On April 1, 2008 the Hague Adoption Convention was put into effect in the United States. Formally referred to as the Hague Convention on Protection of Children and Co-operation in Respect of Intercountry Adoption, this is an international treaty whose purpose it is to protect the interests of all parties involved in the intercountry adoption process. The treaty effectively provides important safety measures that are designed to safeguard the best interests of children, birth parents and adoptive parents alike who are involved in an intercountry adoption.
What do I need to know?
The Hague Adoption Process involves several steps, all of which have been specifically designed for the purpose of adoption through this process. As defined by a New York immigration lawyer at our firm, below are the key aspects that are involved in the Hague adoption process.
In order to adopt through the Hague Process, the country must be recognized under the official Hague Adoption Convention. Countries that fit into this category are referred to as Convention Countries, and there are currently 88 countries recognized as Convention Countries.
Intercountry adoptions are those processes which involve the United States and a designated Convention Country. All Intercountry Adoptions must follow the procedures involved in the Hague Adoption Process.
All Convention Countries must have a Central Authority that has been officially appointed with the task of ensuring that he Hague Adoption Process is kept safeguarded. In the U.S., the Department of State (DOS) acts as the Central Authority.
Adoption Service Provider (ASP)
An Adoption Service Provider is an accredited or authorized professional who can work in tandem with the Hague Adoption Process in order to provide the prospective adoptive parents with the assistance they need as they proceed through the process.
Although and Adoption Service Provider can offer essential support and information during the Hague Process, it is important to recognize that ASPs do not have the authority to provide legal advice or any type of legal services to prospective adoptive parents. The ASP is also unable to represent prospective adoptive parents before the U.S. Citizenship and Immigration Services (USCIS), which is why you should not hesitate to speak with an immigration attorney from our firm as you contemplate the process.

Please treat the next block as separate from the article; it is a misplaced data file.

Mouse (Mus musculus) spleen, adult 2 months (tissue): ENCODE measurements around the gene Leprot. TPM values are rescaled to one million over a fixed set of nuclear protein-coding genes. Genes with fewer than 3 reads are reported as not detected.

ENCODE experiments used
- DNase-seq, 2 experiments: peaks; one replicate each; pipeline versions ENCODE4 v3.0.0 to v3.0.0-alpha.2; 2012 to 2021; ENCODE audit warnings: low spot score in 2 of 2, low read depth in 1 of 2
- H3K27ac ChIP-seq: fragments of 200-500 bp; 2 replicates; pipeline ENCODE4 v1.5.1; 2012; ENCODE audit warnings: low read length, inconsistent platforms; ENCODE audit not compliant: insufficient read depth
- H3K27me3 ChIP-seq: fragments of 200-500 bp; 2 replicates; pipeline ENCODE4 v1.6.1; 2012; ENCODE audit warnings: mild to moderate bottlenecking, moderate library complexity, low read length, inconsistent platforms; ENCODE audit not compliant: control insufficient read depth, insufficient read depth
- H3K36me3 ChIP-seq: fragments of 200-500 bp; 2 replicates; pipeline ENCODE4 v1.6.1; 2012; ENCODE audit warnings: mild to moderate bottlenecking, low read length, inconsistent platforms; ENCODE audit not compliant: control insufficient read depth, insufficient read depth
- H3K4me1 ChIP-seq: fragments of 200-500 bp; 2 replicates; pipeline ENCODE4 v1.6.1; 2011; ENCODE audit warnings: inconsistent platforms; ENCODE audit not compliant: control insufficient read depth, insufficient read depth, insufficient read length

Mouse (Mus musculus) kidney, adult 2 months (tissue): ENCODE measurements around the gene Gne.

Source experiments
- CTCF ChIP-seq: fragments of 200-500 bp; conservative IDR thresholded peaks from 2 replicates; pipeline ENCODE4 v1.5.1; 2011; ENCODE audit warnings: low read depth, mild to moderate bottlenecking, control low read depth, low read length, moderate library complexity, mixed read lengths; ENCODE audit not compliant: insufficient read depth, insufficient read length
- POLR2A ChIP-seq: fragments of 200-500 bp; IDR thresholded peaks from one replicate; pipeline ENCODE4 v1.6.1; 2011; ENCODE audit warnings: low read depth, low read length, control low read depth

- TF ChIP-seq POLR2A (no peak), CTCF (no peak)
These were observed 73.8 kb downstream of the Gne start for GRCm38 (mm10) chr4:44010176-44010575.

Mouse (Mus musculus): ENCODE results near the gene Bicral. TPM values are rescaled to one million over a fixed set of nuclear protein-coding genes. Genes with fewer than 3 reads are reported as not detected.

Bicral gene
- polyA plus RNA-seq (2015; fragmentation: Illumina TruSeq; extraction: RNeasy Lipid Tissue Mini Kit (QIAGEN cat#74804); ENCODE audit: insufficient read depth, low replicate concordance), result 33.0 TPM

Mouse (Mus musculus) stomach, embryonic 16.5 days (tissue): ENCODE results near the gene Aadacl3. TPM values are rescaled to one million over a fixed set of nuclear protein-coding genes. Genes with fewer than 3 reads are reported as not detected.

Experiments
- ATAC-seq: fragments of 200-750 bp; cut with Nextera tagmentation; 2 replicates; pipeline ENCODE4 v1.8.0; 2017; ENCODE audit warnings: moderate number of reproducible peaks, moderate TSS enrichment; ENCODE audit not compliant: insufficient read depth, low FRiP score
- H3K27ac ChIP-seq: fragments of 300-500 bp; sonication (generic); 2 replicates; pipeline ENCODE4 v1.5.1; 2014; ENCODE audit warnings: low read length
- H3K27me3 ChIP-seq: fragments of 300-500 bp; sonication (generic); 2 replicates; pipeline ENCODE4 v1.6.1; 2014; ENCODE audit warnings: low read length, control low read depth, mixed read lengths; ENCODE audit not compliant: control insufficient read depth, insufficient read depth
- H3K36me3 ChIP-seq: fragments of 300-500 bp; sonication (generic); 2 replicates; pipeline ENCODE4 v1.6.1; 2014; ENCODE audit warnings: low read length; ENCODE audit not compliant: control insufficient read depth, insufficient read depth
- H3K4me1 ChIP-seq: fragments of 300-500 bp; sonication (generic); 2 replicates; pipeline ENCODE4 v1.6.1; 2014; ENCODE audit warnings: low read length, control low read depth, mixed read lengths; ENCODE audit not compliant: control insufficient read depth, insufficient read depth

As defined by the USCIS, there are essentially eight core steps to the Hague Adoption Process. These steps are as follows:
1. Select an ASP that has been accredited by the Hague Convention (the USCIS also recommends that an attorney be sought at this time)
2. Have an authorized person complete a home study of your living situation
3. Submit an application to the USCIS (the USCIS must approve the suitability of the adoption before a child can be adopted and before a placement can be accepted)
4. Work with an APS to obtain a proposed adoption placement (if the USCIS has approved your application)
5. Verify that the child you wish to adopt is eligible for immigration to the U.S. by filing a petition with the USCIS before the adoption
6. Adopt or otherwise obtain custody of the child so you can then adopt him or her in the U.S.
7. Obtain an immigrant visa for your newly adopted child
8. Bring the adopted child to the U.S. with his or her visa for legal admission into the country
During the Hague Process you will be required to fill out the Form I-800A, Application for Determination of Suitability to Adopt a Child from a Convention Country as well as the Form I-800, Petition to Classify Convention Adoptee as an Immediate Relative.
Participants of the Hague Adoption Process must first complete the hone study procedures and obtain favorable results from the process. Once good standing has been established through the home study, the Form I-800A must be filed with the USCIS. Persons who are considered to be eligible to file Form I-800A are those who meet the following requirements:
If the USCIS approves a petitioner’s Form I-800A, the petitioner can then apply to the Central Authority of the other country in order to receive a specific adoption placement. Once the Central Authority issues the petitioner with a proposed placement for adoption, the Form I-800 must be filed on behalf of the child who will be adopted. Children are classified as a Hague Convention Adoptee if they meet a certain set of criteria, as defined below:
The adoption process is complex no matter what the circumstances may be, and when the circumstances call for adoption through the Hague Process, it can be even more complex. It is therefore crucial to the successful completion of your adoption that you involve a professional lawyer in the process as early on as possible.
With the supportive guidance of an immigration attorney from our firm on your side, you won’t have to worry about mistakes being made on your application or oversights occurring during any other part of the process. Pozo Goldstein, LLP is here to provide you with instructive guidance and personal support at every step of the way, so don’t hesitate to contact a New York immigration adoption attorney at our office today.